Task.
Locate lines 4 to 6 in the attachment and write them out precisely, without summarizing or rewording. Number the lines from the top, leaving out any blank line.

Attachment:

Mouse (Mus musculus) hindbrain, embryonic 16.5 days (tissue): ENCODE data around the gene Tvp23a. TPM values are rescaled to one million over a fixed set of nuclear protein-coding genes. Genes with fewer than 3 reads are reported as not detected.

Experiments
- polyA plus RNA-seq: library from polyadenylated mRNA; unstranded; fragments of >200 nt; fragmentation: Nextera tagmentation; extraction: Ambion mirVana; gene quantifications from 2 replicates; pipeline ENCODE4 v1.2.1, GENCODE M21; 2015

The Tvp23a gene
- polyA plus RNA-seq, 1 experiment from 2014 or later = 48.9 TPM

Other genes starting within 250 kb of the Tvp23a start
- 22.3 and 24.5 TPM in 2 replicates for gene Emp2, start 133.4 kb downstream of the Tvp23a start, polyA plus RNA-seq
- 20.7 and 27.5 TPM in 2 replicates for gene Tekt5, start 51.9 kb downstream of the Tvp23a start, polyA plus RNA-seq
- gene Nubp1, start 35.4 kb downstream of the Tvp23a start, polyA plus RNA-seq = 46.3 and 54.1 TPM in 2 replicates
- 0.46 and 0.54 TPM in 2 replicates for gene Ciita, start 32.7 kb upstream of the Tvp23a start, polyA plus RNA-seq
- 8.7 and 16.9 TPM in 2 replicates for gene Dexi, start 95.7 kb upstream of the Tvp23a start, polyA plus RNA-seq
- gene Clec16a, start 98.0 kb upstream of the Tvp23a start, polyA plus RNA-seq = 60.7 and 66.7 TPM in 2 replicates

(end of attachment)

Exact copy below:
The Tvp23a gene
- polyA plus RNA-seq, 1 experiment from 2014 or later = 48.9 TPM

Other genes starting within 250 kb of the Tvp23a start